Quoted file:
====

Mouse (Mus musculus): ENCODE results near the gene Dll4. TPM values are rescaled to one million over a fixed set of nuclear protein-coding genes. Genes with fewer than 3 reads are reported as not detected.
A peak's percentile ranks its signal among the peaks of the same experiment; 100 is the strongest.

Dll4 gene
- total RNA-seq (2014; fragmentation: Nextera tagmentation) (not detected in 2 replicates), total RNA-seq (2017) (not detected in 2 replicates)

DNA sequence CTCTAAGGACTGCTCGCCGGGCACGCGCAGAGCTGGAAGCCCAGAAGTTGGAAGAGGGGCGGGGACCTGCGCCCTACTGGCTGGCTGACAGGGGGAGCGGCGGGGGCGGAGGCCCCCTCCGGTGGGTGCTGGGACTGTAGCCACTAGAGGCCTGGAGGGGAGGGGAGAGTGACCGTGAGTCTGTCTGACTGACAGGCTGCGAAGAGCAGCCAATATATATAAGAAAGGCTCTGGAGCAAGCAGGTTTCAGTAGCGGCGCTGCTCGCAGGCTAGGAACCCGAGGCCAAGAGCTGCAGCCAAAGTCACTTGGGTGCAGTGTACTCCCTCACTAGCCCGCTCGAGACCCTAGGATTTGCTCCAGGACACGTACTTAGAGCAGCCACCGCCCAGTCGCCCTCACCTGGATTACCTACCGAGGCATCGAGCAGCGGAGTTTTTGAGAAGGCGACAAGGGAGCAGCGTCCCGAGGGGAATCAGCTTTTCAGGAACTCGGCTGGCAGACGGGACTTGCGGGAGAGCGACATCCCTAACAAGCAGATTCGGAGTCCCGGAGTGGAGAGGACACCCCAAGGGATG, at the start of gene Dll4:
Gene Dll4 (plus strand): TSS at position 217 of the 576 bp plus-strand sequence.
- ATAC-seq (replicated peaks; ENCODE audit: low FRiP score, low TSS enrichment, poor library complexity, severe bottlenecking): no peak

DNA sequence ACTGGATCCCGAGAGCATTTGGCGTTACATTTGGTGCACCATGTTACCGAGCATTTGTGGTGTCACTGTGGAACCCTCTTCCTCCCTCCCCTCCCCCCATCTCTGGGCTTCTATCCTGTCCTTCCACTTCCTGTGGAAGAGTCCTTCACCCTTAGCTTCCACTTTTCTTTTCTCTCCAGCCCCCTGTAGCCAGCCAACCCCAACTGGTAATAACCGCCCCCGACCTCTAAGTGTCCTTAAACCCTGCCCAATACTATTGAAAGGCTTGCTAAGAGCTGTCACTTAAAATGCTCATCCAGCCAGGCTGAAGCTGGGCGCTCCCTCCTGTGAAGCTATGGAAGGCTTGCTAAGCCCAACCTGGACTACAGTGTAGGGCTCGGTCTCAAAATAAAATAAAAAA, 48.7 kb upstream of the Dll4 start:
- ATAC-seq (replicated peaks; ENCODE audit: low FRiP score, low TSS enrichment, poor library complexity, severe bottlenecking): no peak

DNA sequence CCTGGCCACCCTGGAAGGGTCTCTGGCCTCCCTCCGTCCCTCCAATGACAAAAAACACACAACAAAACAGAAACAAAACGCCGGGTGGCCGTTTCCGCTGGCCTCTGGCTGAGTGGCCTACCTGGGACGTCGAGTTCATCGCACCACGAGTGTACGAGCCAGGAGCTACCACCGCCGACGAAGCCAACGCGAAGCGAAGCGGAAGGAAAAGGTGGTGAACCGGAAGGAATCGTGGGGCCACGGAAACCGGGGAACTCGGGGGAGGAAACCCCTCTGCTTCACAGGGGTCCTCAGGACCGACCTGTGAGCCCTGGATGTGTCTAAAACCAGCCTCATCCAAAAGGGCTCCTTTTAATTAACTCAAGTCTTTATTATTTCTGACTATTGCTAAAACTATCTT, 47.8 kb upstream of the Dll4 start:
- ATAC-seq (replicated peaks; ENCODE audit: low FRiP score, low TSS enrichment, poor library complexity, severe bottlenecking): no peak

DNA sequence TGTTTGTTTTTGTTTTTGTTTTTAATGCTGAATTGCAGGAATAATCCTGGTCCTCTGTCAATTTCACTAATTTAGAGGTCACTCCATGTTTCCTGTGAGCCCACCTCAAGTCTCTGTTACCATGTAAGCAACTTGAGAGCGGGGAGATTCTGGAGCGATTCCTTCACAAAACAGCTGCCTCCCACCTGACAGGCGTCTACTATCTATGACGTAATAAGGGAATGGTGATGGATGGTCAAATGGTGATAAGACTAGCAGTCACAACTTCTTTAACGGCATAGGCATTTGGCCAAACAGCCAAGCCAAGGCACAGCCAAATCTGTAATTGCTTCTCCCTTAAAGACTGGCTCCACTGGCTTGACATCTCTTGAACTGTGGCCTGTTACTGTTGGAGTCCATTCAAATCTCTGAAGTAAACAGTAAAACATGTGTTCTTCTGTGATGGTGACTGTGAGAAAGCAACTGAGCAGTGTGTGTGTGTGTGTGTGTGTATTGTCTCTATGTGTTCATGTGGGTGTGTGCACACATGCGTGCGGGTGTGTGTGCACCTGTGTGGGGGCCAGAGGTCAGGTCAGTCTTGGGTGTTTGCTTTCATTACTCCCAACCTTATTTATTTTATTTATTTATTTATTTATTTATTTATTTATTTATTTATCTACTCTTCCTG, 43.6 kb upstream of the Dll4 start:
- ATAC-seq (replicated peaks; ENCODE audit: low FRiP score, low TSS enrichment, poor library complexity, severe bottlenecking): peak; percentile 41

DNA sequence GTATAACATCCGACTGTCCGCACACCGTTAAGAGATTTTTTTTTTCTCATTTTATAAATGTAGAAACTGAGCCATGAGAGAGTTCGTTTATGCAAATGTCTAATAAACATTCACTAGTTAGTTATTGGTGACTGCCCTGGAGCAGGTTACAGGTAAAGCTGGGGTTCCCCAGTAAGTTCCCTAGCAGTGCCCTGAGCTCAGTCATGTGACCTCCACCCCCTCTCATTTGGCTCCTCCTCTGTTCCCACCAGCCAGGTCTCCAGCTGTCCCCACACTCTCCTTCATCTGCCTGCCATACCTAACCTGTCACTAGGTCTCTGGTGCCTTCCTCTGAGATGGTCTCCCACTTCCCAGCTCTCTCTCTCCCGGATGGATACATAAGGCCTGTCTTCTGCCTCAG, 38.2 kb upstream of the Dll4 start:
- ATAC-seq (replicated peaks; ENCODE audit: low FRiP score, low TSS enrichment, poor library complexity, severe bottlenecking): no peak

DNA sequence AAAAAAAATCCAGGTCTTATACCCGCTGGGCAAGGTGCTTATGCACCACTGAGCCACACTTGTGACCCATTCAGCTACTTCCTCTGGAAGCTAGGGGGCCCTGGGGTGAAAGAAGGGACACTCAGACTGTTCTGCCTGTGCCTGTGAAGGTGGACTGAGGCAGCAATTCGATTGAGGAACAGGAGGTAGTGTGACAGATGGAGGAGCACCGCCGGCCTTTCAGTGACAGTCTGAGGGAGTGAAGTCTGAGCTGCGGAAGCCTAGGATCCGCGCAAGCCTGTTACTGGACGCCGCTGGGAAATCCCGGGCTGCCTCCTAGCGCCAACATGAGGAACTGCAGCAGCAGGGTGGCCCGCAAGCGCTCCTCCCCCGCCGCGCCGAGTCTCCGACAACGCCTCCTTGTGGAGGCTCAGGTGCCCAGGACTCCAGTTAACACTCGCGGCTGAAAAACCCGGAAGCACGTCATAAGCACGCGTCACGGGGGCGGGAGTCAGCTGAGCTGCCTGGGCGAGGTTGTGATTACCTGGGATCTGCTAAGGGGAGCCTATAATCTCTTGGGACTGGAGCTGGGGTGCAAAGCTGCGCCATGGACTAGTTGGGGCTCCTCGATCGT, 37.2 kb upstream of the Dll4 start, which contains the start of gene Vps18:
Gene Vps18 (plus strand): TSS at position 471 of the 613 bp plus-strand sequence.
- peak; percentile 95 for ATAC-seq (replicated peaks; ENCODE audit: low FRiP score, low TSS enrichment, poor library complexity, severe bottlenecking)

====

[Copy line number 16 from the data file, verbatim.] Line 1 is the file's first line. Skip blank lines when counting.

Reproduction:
DNA sequence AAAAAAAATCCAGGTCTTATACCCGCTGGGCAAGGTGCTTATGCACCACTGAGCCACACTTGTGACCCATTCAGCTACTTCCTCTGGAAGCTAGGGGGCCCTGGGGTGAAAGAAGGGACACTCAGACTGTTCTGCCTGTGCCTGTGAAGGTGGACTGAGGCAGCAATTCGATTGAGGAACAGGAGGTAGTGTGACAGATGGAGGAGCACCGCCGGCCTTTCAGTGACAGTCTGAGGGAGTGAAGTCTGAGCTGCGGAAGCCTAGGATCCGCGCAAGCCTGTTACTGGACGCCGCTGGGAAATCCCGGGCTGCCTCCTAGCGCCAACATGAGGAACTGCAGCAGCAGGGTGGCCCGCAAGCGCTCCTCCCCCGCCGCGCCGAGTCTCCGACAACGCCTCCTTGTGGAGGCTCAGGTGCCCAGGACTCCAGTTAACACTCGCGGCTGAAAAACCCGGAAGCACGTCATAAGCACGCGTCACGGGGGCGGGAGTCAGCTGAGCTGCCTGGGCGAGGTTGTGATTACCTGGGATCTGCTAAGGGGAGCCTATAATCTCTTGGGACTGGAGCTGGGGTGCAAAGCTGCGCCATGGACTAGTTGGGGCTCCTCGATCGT, 37.2 kb upstream of the Dll4 start, which contains the start of gene Vps18: